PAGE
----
A video posted on the US Fish & Wildlife Service Facebook page is a great example of a super classic canine hunting method.
The short clip, directed by J. Giles, shows a coyote “mouse” along a road in the Aransas National Wildlife Refuge on the Texas Gulf Coast, but you might see something virtually identical watching a jackal suffocate rats in an African scrub or an arctic fox after lemmings on the snowy tundra.
The roads as well as the hiking trails, hunting trails and other traffic routes provide good hunting lanes for coyotes, foxes and other carnivores: the paved or open bed hides the hunter’s footsteps against piercing-eared rodents, which tend to be attracted to the thick, fringing ground cover.
In the clip, you can see the coyote tilting its head this way and the other with pricked ears, trying to focus on the little rustles of its prey. Captive red fox research showed the near-precise precision with which they can locate such sounds.
The coyote’s high leap is characteristic of canids attempting to catch burrowing rodents: you’ll see foxes, jackals, and even wolves. (Adult gray wolves sometimes “mice” in a casual manner, probably because a mouse or vole is just a piece for a carnivore of their size and not worth spending a lot of time and effort on it. (energy. Wolf puppies, however, often pounce on rodents around their hangout sites.) The dive-bombing approach helps surprise fast-moving prey and also gives the mouse canine the opportunity to redirect landing in the air to cut a rodent’s run.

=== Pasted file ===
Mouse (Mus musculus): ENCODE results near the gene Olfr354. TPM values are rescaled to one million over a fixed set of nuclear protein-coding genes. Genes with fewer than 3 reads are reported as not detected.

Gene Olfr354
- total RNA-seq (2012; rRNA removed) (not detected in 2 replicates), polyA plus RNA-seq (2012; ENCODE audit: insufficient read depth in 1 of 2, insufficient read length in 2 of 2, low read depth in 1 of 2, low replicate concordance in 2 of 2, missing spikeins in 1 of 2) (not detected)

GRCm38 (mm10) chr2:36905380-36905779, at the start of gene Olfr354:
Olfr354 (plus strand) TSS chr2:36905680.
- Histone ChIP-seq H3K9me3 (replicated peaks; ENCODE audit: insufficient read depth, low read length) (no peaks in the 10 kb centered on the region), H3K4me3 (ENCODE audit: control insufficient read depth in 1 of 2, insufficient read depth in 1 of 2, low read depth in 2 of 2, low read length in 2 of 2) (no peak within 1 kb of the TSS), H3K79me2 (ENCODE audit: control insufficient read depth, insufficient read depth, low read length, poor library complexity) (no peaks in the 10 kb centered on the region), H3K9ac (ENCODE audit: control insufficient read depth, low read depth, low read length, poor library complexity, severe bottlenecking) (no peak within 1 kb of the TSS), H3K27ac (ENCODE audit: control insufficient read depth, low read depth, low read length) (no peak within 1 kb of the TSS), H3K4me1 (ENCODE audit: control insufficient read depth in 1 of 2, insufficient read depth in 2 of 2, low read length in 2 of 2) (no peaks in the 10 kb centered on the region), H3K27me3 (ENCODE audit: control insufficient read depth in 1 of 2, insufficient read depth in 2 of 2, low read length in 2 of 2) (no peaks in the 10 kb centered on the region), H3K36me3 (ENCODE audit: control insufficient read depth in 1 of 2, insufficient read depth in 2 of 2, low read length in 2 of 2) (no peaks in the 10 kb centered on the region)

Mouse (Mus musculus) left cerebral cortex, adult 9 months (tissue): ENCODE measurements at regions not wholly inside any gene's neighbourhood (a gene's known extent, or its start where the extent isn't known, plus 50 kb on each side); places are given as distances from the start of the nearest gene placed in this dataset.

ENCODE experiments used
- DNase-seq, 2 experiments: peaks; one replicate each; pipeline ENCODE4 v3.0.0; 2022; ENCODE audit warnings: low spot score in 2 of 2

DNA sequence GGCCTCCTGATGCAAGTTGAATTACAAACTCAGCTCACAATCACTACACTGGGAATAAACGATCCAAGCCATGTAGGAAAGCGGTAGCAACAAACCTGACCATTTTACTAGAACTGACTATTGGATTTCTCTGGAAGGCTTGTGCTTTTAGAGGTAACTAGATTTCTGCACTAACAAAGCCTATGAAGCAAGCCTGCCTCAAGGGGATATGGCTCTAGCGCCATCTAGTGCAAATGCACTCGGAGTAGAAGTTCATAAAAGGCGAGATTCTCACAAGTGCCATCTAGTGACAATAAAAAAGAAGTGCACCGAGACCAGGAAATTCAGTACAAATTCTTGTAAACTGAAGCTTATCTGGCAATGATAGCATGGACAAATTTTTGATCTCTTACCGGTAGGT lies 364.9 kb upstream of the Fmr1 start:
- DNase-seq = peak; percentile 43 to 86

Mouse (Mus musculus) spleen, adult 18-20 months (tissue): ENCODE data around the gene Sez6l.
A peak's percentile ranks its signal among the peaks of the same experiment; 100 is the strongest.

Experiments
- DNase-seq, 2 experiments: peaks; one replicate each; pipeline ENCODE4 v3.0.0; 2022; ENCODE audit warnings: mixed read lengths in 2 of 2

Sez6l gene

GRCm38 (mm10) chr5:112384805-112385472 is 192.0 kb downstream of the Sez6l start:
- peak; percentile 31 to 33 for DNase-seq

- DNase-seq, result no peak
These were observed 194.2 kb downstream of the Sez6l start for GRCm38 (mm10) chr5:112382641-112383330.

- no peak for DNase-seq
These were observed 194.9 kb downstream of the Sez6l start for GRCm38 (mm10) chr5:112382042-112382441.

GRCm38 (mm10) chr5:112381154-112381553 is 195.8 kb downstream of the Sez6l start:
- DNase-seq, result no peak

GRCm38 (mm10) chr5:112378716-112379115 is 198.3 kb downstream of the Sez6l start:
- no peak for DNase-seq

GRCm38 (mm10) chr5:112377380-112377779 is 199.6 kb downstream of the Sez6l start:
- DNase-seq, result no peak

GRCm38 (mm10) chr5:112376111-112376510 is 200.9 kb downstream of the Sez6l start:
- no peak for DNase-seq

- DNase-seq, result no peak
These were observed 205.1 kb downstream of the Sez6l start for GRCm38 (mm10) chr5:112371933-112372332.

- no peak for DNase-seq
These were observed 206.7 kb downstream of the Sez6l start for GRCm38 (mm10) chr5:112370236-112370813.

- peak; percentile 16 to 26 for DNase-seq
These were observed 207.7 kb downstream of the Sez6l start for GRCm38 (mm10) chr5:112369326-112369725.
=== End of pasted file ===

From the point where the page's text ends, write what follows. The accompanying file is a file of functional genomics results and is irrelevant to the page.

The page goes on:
Here is a red fox smiling in a mowed field:
Grasshoppers and other insects are good training targets for kits and puppies honing their skills in acoustic triangulation and high angle jumping.
The “mouse pounce” is most impressive when performed in deep snow. Foxes and coyotes sneak into a rodent that glides under the snowpack, jump high, then dip their snout and foreleg first to pierce the crust and pin their subniveen prey – or, if the first hit misses, maybe trap it in a collapsed snow tunnel.
Foxes – the most feline canines – are perhaps the champions of the pack. Biologist J. David Henry measured 25-foot (7.6-meter) red fox jumps along the downhill slopes of trails – a common practice among them, likely because gravity helps extend their aerial cover.
A Czech Republic Study 2011 who observed hundreds of hunts by 84 red foxes suggested that canids preferentially align their mouse hops along a northeast axis. The researchers proposed that this directional dedication, which corresponded to significantly greater hunting success, could mean that a mouse fox is somehow referring to the Earth’s magnetic field: potentially using it, as Ed Yong summary in a National Geographic blog, “as a ‘range finder’, to estimate the distance to its prey and make a more precise leap.”
(Red foxes use different strategies when preying on tree squirrels and songbirds: approach up close, then perform a forward flight and horizontal lunge to try and grab their prey before it reaches the safety of a tree trunk or take off.)
The routine of the bowed head, pricked ears, and high-leaping mouse may define canine behavior, but there is a feline that performs an equally impressive choreography on the hunt. The serval supports its oversized, ultra-sharp ears with an extravagant spring: a superb combination for catching mice, rats and other small critters in tall grass. The jump of a serval can be three meters (ten feet) from the ground. Like a fox or a coyote, the cat pins its victim with its front paws before delivering the deadly bite:
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Ethan Shaw is a naturalist and freelance writer originally from Wisconsin and based in Oregon. He is fascinated by natural history from all sides, with a particular interest in landscape ecology, historical ecology, biogeography and wilderness. Follow it @CutoffMountain. SEE more of this CONTRIBUTOR